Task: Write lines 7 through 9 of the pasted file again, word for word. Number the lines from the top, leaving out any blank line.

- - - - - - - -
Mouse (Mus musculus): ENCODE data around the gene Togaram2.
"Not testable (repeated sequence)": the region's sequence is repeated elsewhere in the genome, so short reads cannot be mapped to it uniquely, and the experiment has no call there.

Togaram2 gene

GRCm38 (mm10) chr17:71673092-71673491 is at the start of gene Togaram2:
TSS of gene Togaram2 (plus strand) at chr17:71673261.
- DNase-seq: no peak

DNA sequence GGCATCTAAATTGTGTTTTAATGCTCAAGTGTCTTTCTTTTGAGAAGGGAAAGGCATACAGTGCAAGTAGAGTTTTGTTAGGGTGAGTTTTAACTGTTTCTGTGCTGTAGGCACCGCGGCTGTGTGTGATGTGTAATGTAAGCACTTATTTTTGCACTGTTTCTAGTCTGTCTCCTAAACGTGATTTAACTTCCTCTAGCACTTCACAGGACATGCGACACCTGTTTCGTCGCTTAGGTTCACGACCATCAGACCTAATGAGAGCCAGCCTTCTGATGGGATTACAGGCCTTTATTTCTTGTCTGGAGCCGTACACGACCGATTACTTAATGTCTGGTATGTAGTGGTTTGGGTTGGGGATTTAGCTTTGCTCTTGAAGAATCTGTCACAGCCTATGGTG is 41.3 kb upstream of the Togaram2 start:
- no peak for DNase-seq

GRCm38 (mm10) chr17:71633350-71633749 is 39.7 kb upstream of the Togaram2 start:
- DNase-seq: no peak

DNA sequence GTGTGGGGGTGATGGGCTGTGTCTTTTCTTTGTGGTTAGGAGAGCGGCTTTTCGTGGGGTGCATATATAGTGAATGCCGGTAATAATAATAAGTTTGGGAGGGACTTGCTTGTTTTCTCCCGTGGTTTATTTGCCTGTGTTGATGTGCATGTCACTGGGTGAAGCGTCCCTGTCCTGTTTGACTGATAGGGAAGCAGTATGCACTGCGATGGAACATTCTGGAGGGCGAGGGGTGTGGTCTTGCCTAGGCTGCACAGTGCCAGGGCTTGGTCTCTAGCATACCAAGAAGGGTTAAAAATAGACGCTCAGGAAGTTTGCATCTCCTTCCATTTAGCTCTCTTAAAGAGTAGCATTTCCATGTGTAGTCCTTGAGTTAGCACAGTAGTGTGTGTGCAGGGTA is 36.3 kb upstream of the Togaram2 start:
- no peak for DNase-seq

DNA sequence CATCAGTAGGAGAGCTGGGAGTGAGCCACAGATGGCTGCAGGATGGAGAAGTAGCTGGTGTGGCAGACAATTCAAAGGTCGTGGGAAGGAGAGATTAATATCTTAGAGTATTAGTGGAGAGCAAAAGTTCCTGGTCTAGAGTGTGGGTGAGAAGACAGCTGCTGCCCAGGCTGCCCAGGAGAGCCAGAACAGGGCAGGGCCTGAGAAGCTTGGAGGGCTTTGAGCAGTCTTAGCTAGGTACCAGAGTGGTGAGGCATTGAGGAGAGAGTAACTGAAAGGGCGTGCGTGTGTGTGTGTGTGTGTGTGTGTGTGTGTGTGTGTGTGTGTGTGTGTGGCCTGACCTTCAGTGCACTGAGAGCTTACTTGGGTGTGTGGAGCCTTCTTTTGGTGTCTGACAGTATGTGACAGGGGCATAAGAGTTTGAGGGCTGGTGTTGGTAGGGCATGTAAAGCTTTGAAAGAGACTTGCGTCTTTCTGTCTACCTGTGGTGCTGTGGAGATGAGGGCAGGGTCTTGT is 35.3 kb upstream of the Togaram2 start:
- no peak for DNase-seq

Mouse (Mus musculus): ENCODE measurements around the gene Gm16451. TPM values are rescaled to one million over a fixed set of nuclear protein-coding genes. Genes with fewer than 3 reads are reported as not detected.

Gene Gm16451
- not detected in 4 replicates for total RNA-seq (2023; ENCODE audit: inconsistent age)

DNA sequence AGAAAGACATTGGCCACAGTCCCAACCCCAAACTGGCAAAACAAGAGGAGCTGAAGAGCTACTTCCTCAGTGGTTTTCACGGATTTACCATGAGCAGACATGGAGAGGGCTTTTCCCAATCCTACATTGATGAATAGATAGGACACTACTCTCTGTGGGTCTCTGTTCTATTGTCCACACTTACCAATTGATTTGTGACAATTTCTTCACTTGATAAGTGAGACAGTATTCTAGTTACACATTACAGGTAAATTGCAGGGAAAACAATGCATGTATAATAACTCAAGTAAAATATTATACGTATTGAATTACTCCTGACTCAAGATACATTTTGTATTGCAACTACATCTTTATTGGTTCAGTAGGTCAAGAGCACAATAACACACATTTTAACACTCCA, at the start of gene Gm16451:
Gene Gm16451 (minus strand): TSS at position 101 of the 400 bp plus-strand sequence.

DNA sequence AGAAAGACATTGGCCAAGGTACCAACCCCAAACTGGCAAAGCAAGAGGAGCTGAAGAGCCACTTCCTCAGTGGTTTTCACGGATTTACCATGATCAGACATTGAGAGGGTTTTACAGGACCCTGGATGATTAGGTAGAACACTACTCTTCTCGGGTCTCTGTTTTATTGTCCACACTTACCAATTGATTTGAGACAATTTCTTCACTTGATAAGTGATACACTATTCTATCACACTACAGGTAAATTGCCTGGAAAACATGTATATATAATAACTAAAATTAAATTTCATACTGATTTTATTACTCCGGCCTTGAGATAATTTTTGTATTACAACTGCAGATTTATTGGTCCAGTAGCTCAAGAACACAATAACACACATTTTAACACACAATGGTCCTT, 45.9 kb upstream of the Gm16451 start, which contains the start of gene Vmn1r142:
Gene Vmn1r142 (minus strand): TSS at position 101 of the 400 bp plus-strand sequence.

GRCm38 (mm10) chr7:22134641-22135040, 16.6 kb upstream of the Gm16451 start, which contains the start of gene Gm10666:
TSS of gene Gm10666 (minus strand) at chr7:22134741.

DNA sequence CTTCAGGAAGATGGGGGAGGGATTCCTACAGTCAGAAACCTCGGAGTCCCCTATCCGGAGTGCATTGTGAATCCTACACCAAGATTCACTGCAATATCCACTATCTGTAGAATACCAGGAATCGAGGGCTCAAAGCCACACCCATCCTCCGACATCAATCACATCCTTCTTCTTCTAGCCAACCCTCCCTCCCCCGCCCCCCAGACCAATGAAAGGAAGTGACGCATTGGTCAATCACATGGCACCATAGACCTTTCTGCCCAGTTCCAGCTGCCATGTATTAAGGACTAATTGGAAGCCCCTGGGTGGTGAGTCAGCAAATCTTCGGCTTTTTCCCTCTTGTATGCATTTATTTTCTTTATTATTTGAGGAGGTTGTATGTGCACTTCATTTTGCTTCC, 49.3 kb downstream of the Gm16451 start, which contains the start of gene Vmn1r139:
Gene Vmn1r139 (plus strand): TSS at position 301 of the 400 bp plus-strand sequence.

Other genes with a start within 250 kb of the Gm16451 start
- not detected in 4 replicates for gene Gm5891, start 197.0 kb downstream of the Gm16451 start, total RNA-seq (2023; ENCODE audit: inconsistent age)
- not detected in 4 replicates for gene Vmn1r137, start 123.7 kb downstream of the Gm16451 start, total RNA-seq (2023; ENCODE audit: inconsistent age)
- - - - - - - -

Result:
DNA sequence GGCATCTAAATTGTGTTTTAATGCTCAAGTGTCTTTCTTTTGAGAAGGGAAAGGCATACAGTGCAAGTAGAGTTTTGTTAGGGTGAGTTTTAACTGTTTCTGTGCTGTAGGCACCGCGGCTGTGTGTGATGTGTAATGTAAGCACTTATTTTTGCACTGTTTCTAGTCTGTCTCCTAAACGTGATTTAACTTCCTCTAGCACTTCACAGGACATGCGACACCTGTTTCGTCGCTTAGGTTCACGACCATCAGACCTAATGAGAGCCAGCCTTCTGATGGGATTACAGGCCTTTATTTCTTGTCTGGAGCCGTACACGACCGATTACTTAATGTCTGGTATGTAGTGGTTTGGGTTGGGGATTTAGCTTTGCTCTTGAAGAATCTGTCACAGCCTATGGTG is 41.3 kb upstream of the Togaram2 start:
- no peak for DNase-seq

GRCm38 (mm10) chr17:71633350-71633749 is 39.7 kb upstream of the Togaram2 start: